The power of song for people with dementia: a carer's view

17th December 2012

On Thursday 13 December at Dulwich College, a group of people with dementia and their carers performed a song cycle they had written themselves, based on paintings on show at Dulwich Picture Gallery in South London.

The project, entitled Visual to Vocal and coordinated by ETO’s Tim Yealland, brought together dementia sufferers, their carers, Dulwich Picture Gallery, students from Dulwich College and a student from the Royal College of Music in an engaging, frequently very funny yet deeply moving performance.

Visual to Vocal is a continuation of ETO’s highly successful Turtle Song project,a long-term partnership, now in its 5th year, with Turtle Key Arts and the Royal College of Music

One of the carers, Linda le Merle, writes below about the transformative nature of the Visual to Vocal workshops .

This article originally appeared in and is reproduced by kind permission of Communitycare.co.uk’s Adult Care Blog

When my husband retired he took up again the hobbies he had enjoyed before – painting and choir singing.

The time came when he could no longer follow the music or the conductor’s instructions, and his painting became so abstract that he didn’t enjoy doing it. At that time – a few years ago now – there was little in the way of art and music on offer to people living with dementia apart from as tools in psychotherapy, and normal day or evening classes could not offer the support needed.

The situation has changed considerably now, and there are various possibilities around for people with memory problems and associated disabilities to join in with the same kind of activities which those of us lucky enough not to have memory problems can still enjoy.

Creative process

Visual to Vocal at Dulwich Picture Gallery has been enormous fun for both carers and cared for people, and, it seems, for the leaders, musicians and gallery staff. We were told that we would be composing songs about paintings, but we could never have anticipated how much we would all be involved in the creative process according to our abilities or how much those paintings would belong to us in very personal ways after the songs were written.

We are a group of very mixed abilities – some of us have beautiful voices, some of us hide our croak in the joint singing; some of us have art history up to our eyebrows, for some of us looking at pictures is a novelty; some of us are outspoken, some of us just listen and mouth a few sounds to the music.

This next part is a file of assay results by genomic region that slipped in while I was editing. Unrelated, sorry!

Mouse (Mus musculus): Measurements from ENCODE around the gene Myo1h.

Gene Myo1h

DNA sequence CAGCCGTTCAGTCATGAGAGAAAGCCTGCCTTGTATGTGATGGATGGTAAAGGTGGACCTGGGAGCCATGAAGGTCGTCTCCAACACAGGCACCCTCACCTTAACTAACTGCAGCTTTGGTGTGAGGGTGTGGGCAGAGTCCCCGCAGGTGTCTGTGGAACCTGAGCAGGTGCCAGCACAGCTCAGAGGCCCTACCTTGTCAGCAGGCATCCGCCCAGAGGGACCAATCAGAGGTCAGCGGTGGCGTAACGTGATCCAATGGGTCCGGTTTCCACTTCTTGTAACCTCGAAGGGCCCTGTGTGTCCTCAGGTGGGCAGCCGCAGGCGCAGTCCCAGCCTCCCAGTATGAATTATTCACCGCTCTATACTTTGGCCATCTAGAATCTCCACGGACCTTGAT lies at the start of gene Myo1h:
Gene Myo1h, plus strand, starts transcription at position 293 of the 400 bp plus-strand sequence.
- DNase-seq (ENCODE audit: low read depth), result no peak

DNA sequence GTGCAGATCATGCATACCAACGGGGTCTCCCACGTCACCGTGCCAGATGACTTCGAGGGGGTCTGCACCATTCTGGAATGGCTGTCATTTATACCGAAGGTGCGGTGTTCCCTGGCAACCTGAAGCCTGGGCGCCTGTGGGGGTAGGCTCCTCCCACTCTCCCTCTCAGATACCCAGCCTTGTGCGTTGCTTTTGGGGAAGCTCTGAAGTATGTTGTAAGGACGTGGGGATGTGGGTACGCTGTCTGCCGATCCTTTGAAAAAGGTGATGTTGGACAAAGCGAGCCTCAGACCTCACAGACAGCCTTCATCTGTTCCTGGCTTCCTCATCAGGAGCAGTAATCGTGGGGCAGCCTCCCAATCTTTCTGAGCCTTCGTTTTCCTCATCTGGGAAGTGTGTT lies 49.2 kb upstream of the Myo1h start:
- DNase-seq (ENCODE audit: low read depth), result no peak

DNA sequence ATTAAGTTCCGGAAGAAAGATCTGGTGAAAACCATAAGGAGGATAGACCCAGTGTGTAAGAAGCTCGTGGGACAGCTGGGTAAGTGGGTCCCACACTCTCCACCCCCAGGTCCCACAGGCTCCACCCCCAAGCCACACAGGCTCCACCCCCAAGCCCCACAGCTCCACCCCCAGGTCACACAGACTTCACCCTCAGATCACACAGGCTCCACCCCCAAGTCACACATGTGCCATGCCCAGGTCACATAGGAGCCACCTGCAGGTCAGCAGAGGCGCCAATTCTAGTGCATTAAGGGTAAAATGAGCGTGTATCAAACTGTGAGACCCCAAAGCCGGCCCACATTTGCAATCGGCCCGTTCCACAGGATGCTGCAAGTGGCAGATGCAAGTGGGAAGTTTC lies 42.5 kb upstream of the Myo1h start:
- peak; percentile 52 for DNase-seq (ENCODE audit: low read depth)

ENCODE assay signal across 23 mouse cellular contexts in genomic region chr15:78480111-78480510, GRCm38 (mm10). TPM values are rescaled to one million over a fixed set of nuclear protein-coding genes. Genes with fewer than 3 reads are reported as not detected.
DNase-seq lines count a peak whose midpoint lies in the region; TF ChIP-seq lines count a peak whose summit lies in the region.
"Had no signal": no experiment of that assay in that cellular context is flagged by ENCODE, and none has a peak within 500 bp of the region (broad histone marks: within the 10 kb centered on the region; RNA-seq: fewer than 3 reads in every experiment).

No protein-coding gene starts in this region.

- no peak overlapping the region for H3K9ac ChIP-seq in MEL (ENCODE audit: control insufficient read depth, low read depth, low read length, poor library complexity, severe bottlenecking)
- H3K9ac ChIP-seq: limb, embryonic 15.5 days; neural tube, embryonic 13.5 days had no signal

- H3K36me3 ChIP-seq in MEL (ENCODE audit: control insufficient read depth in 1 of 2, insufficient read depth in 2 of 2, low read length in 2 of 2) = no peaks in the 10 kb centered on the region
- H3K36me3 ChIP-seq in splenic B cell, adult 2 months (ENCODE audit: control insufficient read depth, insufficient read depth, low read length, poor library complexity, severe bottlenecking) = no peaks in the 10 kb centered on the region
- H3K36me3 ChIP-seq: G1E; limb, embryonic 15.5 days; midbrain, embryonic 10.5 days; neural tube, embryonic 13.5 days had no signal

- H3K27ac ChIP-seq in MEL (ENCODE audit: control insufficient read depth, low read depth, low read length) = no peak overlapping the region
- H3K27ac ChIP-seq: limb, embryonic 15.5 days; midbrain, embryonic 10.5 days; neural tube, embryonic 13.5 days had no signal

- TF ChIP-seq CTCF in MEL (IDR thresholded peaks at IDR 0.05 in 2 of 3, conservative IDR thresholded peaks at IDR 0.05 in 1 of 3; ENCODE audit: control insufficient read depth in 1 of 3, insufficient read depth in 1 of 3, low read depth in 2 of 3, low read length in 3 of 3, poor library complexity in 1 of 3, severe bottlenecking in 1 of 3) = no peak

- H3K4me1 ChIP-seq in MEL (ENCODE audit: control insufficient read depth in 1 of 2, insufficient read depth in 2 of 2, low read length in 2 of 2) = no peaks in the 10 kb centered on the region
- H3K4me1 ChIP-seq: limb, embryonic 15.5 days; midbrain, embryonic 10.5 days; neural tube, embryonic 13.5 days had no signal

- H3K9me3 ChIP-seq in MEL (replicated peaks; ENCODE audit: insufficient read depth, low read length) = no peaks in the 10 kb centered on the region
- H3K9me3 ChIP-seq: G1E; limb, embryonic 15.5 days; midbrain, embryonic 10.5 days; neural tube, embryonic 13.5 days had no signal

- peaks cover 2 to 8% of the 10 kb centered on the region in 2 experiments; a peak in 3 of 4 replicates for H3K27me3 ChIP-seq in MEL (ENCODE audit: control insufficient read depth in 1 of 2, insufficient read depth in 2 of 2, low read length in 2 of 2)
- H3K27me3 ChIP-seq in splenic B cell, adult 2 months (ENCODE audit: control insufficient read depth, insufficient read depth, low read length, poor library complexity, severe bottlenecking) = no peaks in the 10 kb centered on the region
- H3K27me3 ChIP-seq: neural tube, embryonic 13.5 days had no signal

Respect for individuality

Project leaders Tim Yealland (director, English Touring Opera) and Rachel Leach (composer, English Touring Opera) have ensured that this is mixed ability teaching and learning at its best, where all our contributions to the lyrics, however surreal, are valued and used within a very general scenario of the story behind a painting, and where the greatest respect is shown for individuality.

Philippa Owen (Dulwich Picture Gallery guide) introduces us to paintings in the gallery and then we go back to the Linbury Room where we all warm up – voices, fingers, toes and smiles – and then we group together to suggest what might be being said in a painting, what kind of person is portrayed and what stories lie behind the paint on the canvas. We share our ideas and write the lines, Tim co-ordinates the stories, Rachel sets the mood and the lines to music, Lou Abbotts (project coordinator at Dulwich Picture Gallery) puts the song on the overhead projector, the other musicians join in with the keyboard – and we sing!

Transformative process

You have only to look at the faces and body language of several of the participants to see what a transformative process this has been. Across the room there was a lady whose face was rather disapproving and cautious because she couldn’t understand what was going on. Now she smiles, moves freely and contributes her best, and this reaction is repeated around the room.

Visual to Vocal has been a life-enhancing experience, and there are not so many of those for people living with dementia. If the guests at the concert get any pleasure from the performance it cannot possibly match the pleasure and benefit given to us by the many people who have been involved in the project.

Picture credit: Jane Airey

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